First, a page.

So, is EA Sports’ UFC 4 a champion or contender? It depends on what you’re looking for, really. The history of combat sports in gaming is rather complex—especially if you look back at how boxing titles, such as Punch-Out! and Ready 2 Rumble, were crowd-pleasing button-mashers. However, the world of mixed martial arts is a different beast altogether. It isn’t only about throwing punches and kicks, but it’s about strategy and outthinking your opponent.
For this reason, UFC 4 might not be a casual gamer’s cup of Monster Energy. This isn’t an arcade brawler that you can pick up and smash buttons to victory every night after work. It requires a little patience, intuition about fight science, and a basic understanding of MMA.
For example, a kickboxer-inclined fighter, like Conor McGregor, will not want to enter a slugging match with a highly rated boxer like Tony Ferguson. Why? Because Ferguson will take his head off in no time. In much the same way, you don’t want to get into a grappling match with a wrestler if it isn’t one of your strengths.
This is why it’s paramount that new gamers spend some time in the virtual gym and learn their chosen fighter’s basics. While EA Sports’ previous UFC titles featured frustrating controls and mechanics, UFC 4 simplifies it in a positive way, even allowing for submission minigames. This doesn’t mean you should skip the tutorials and hit straight to the matches, because there’s a lot to learn before fight night.
For the beginners, Career mode affords you a learning opportunity to work your way up the ranks from amateur to UFC legend. As soon as you fire up the game, you’ll get the chance to create your fighter (whether it’s in your own image or someone else’s) and choose your fighting style. From there, you’ll train, spar and get the occasional fight to hone your skills. Some of the cutscenes do feel repetitive, but you shouldn’t ignore your trainer’s advice, as he’ll be able to tell you which areas need some work.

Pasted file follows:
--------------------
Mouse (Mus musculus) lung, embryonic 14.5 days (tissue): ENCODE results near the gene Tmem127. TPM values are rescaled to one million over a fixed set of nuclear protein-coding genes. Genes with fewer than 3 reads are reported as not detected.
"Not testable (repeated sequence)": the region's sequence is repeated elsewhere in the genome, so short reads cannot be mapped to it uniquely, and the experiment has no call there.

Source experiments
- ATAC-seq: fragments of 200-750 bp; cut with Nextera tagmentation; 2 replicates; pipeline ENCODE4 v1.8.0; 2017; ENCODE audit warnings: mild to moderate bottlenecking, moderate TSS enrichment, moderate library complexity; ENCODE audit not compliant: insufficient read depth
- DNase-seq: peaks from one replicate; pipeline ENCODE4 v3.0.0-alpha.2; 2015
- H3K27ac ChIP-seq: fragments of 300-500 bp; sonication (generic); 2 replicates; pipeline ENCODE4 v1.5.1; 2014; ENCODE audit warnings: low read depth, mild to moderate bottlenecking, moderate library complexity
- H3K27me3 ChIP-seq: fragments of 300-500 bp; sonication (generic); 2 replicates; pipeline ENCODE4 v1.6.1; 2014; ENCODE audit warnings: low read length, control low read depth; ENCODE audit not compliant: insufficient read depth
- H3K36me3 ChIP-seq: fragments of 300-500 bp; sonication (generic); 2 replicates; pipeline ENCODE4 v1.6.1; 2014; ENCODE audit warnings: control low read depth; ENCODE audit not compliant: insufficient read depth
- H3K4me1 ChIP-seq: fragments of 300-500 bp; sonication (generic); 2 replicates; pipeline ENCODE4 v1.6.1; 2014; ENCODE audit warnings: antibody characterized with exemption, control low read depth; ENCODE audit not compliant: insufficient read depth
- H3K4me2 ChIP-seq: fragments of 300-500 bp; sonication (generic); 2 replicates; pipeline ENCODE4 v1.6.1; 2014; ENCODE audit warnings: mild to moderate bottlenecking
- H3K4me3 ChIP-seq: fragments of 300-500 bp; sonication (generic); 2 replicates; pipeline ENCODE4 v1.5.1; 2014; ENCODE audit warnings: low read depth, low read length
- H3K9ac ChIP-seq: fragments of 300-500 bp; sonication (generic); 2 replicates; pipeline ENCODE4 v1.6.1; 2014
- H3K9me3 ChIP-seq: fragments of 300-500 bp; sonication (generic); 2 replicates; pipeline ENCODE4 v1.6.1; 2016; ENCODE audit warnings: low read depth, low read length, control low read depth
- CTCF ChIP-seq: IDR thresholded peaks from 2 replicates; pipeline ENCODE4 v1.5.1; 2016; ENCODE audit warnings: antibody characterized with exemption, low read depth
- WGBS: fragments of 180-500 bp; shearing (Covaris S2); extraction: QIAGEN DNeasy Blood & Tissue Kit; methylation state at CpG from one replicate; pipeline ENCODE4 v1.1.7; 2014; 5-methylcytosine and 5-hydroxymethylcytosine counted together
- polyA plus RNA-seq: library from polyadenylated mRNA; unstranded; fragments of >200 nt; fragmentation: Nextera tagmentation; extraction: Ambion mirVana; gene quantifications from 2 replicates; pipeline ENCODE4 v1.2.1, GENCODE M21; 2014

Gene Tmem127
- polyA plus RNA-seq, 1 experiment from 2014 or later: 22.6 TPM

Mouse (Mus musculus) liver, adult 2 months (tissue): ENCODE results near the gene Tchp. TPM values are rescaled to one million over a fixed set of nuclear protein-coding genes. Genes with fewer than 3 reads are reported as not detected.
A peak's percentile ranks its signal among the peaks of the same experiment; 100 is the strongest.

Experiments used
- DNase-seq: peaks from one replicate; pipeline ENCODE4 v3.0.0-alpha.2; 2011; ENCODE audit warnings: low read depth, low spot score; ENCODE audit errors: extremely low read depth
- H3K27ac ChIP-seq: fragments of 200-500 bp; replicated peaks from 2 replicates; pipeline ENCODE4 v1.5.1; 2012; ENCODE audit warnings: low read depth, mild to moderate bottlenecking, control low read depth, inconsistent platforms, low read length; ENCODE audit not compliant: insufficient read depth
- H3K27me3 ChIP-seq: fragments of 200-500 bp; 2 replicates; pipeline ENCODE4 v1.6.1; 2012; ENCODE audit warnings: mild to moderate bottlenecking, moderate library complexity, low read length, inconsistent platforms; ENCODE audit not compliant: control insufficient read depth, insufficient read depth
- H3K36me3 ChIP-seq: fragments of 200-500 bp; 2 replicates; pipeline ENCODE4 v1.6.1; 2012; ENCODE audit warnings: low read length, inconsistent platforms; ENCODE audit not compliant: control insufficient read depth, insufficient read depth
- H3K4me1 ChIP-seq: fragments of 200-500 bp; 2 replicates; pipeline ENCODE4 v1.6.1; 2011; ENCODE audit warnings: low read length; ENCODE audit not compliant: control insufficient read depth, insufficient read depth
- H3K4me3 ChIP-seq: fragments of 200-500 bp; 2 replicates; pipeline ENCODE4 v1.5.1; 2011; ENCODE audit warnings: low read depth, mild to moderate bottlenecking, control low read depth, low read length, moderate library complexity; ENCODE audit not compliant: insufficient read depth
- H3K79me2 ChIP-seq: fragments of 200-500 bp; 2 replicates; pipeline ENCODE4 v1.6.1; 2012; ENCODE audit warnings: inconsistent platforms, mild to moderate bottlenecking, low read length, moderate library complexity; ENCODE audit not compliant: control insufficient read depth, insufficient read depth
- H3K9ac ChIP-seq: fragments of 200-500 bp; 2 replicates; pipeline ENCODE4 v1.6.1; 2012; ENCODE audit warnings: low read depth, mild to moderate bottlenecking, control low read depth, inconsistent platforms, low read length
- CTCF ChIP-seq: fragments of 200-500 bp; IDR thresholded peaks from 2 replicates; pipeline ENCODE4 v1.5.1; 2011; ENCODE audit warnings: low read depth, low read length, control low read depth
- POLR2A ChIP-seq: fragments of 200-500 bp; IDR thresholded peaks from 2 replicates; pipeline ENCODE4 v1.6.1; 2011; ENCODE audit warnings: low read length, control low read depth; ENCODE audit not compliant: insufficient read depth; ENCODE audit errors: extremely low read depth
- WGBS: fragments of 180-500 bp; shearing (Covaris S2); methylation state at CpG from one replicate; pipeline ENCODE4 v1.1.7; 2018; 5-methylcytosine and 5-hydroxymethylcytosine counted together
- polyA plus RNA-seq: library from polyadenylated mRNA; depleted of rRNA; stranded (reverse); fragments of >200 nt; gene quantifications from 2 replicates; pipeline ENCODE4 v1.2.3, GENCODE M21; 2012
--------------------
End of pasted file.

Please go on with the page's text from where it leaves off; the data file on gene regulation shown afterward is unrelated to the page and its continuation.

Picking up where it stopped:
Once you feel inspired to play as some of the sport’s biggest names, however, you can select one-on-on Fight matches or head off to the Online modes. There’s an impressive roster of fighters included here, such as cover stars Israel Adesanya and Jorge Masvidal and even CM Punk who’s unlikely to ever have another fight in the Octagon. For those who’d like to play as UFC President, Dana White, he’s here too.
The character models look neat, realistic and even feature their real-life counterparts’ nuances and characteristics, while the arenas are equally detailed and lifelike. There’s also the option for players to take their fights to Backyard and Kumite arenas for a little change of scenery.
Look, I’m not going to sugar-coat it. The game is incredibly difficult, and you will get knocked out many times. But there’s something rewarding about seeing your own progress in action, and you start to realise that you need to approach a fight differently from before.
This was particularly evident in my online matches against Fortress of Solitude’s editor, Jarrod Saunders. We both realised that maintaining stamina and reducing damage was more important than gung-ho fighting and a constant barrage of attacks. You can have all the momentum on your side and pummel your opponent blind, but if your stamina is low and you’re left exposed for a split second, you will get KO’ed.
P.S. You can ask him who won our matches. Hint: It wasn’t him.
Unlike EA Sports’ flagship FIFA series, UFC 4 isn’t a pick-up-and-play game. It’ll frustrate casual gamers or those who crave simple gameplay, but if you stick it out and give it a chance, you’ll find a rewarding experience that keeps you coming back for more pain and glory.